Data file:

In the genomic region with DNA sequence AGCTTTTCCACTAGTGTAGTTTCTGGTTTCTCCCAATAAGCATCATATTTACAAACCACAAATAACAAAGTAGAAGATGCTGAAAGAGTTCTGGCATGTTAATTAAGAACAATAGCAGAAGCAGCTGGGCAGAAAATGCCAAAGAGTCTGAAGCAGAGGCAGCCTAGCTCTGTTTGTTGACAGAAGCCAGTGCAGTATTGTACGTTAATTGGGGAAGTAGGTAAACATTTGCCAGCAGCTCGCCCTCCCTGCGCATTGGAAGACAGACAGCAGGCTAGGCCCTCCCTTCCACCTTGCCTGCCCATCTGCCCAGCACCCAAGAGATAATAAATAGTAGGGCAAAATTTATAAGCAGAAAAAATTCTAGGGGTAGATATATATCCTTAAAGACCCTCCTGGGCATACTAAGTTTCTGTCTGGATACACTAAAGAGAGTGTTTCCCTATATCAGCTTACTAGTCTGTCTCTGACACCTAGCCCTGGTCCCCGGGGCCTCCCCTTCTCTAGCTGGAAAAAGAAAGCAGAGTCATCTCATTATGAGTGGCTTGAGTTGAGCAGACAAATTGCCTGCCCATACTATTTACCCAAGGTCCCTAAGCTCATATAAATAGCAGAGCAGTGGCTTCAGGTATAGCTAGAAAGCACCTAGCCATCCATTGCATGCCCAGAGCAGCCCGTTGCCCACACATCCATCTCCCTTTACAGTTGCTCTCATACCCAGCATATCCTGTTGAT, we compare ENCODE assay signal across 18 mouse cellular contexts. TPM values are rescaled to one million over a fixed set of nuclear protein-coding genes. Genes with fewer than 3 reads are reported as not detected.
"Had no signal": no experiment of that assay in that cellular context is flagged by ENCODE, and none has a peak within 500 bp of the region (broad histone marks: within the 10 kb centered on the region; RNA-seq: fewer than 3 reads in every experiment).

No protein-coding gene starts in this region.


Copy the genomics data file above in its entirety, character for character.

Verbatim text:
In the genomic region with DNA sequence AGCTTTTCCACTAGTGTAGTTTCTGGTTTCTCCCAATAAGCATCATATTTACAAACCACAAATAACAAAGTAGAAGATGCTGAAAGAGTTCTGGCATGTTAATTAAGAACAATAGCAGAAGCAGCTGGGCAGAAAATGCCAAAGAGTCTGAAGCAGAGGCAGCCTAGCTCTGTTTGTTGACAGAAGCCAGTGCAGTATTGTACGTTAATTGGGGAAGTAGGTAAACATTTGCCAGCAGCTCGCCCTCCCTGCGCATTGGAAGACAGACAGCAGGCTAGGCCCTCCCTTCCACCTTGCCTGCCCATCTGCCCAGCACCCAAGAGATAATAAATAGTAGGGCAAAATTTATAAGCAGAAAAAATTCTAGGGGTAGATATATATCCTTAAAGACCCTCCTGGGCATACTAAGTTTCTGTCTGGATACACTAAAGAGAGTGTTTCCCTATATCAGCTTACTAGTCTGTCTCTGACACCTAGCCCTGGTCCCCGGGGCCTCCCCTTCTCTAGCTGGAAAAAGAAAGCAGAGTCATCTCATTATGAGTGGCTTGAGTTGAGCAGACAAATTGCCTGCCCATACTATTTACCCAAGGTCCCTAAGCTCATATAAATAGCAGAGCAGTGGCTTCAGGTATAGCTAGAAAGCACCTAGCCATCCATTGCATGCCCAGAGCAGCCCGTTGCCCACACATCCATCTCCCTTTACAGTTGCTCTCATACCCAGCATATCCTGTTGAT, we compare ENCODE assay signal across 18 mouse cellular contexts. TPM values are rescaled to one million over a fixed set of nuclear protein-coding genes. Genes with fewer than 3 reads are reported as not detected.
"Had no signal": no experiment of that assay in that cellular context is flagged by ENCODE, and none has a peak within 500 bp of the region (broad histone marks: within the 10 kb centered on the region; RNA-seq: fewer than 3 reads in every experiment).

No protein-coding gene starts in this region.